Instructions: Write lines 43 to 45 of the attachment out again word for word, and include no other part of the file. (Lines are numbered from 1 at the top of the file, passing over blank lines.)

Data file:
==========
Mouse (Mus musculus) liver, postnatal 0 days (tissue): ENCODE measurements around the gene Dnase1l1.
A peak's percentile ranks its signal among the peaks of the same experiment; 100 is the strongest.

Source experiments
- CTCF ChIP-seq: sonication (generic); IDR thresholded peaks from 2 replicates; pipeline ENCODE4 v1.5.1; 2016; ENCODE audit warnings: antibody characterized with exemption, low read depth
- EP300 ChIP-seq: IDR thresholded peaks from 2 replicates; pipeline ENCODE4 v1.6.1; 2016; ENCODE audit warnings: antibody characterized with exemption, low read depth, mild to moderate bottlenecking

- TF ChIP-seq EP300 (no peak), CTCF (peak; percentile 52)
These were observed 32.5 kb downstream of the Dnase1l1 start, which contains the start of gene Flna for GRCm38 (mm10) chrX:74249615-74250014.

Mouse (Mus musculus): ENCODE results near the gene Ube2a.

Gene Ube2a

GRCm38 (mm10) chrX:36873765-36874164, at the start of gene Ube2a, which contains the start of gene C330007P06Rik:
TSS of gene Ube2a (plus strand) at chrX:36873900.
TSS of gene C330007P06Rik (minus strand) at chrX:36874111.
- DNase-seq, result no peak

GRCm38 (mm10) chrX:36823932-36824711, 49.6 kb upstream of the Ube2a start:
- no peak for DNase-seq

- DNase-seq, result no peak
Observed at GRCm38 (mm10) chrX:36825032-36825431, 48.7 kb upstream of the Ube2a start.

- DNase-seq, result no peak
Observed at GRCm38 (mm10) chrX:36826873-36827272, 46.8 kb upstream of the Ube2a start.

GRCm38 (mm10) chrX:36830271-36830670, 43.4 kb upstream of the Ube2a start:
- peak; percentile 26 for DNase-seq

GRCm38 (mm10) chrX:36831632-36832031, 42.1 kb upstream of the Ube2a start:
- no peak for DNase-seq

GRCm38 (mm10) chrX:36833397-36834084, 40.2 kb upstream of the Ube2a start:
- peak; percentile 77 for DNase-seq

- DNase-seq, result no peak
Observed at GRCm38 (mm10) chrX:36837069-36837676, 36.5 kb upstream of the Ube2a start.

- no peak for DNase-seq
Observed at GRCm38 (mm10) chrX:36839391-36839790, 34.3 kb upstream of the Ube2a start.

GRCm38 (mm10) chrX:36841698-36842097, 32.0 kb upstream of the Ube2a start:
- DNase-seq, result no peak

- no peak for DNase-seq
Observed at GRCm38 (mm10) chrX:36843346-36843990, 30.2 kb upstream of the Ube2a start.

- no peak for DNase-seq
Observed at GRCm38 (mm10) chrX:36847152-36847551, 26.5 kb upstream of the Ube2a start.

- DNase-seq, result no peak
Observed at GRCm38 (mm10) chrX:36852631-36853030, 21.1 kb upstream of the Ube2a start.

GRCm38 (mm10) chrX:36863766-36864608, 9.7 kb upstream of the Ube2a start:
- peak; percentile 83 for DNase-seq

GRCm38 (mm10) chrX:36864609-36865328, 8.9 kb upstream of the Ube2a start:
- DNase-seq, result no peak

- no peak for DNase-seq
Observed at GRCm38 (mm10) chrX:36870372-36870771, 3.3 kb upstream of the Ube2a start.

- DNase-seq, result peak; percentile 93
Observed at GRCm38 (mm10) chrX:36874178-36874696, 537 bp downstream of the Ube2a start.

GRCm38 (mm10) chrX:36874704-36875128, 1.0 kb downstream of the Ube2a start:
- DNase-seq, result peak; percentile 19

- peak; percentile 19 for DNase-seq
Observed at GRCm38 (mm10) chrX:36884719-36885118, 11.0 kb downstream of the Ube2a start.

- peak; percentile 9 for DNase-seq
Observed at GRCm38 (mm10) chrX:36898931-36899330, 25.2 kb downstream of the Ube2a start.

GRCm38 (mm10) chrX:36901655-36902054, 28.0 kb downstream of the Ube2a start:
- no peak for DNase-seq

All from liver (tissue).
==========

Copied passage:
Observed at GRCm38 (mm10) chrX:36870372-36870771, 3.3 kb upstream of the Ube2a start.

- DNase-seq, result peak; percentile 93
Observed at GRCm38 (mm10) chrX:36874178-36874696, 537 bp downstream of the Ube2a start.